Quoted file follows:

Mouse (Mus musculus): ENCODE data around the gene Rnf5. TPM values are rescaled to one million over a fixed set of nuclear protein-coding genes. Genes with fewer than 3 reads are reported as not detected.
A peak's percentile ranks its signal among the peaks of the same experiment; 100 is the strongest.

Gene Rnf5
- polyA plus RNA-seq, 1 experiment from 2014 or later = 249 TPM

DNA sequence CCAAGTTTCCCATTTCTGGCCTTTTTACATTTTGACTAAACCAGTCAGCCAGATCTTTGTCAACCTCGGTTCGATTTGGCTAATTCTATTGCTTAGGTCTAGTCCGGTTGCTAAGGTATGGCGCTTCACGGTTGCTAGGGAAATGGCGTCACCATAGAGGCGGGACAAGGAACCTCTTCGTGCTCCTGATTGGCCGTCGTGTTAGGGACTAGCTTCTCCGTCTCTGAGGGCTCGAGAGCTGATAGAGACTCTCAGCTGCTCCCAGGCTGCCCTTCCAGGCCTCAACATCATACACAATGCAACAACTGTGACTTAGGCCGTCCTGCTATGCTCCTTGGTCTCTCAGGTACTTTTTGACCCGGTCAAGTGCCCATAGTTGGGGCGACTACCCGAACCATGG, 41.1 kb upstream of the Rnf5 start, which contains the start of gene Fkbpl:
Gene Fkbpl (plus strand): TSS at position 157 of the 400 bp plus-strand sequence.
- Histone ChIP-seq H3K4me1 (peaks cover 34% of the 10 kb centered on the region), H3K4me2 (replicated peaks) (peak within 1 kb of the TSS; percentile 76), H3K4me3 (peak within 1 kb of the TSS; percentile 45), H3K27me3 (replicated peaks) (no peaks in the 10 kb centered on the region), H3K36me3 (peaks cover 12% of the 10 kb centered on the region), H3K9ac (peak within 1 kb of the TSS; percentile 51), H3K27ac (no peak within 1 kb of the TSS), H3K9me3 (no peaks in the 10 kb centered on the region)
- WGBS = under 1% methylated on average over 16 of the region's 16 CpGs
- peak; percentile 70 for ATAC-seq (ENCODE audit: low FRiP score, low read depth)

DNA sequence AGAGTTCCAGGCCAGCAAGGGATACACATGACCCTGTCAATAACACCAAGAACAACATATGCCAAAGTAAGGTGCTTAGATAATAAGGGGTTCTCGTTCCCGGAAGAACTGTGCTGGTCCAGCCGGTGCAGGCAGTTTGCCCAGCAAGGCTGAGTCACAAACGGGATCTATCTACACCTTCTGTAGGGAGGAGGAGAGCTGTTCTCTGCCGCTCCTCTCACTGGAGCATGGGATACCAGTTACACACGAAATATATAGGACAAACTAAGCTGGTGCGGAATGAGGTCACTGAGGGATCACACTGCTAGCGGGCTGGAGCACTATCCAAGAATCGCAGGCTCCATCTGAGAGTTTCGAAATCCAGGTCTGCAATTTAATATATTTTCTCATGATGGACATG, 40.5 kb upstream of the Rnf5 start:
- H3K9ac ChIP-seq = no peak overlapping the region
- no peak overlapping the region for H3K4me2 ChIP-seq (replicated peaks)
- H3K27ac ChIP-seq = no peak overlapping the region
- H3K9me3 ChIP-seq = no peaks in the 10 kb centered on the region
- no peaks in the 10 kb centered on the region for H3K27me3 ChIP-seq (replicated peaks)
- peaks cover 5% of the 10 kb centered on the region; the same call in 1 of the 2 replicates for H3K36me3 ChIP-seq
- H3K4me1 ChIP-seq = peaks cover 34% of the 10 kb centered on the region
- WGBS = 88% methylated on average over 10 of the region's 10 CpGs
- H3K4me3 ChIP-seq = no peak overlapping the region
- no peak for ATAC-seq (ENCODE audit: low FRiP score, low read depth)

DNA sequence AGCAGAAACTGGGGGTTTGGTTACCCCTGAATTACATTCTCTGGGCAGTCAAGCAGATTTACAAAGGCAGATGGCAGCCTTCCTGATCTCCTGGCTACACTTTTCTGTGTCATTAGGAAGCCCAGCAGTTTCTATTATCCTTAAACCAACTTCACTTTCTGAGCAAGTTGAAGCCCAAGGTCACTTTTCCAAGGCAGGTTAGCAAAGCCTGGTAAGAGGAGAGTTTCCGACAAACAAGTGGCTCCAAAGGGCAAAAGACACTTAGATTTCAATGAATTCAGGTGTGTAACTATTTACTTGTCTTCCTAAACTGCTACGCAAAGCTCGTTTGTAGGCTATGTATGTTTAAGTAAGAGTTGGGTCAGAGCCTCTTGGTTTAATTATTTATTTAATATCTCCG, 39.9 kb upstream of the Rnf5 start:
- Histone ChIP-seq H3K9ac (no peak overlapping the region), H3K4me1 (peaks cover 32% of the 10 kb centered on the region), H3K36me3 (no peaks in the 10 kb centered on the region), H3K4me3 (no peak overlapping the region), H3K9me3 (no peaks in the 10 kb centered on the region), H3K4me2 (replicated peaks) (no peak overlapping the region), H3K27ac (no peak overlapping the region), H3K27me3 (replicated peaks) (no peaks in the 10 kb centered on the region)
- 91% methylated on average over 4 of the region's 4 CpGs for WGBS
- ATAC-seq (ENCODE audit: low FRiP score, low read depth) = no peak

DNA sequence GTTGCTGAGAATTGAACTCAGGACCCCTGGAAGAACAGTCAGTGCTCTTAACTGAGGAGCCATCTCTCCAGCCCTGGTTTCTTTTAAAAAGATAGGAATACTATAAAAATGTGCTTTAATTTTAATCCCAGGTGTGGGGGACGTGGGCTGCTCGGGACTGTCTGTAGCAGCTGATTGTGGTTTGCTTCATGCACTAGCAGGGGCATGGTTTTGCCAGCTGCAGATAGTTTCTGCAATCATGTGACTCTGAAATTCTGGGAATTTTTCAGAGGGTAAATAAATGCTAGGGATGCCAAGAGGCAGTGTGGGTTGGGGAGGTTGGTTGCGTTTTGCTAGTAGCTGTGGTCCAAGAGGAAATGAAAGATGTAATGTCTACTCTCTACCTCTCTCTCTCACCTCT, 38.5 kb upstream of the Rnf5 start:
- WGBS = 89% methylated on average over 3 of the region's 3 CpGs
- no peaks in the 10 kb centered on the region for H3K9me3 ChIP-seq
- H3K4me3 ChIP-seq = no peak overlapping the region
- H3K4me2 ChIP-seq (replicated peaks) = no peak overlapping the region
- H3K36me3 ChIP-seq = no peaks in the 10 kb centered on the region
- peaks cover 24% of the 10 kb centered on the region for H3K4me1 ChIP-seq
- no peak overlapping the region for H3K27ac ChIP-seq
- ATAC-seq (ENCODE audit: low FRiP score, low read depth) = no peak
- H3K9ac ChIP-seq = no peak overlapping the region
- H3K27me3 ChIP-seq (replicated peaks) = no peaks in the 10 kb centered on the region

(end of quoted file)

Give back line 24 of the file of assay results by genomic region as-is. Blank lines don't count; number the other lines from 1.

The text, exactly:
- ATAC-seq (ENCODE audit: low FRiP score, low read depth) = no peak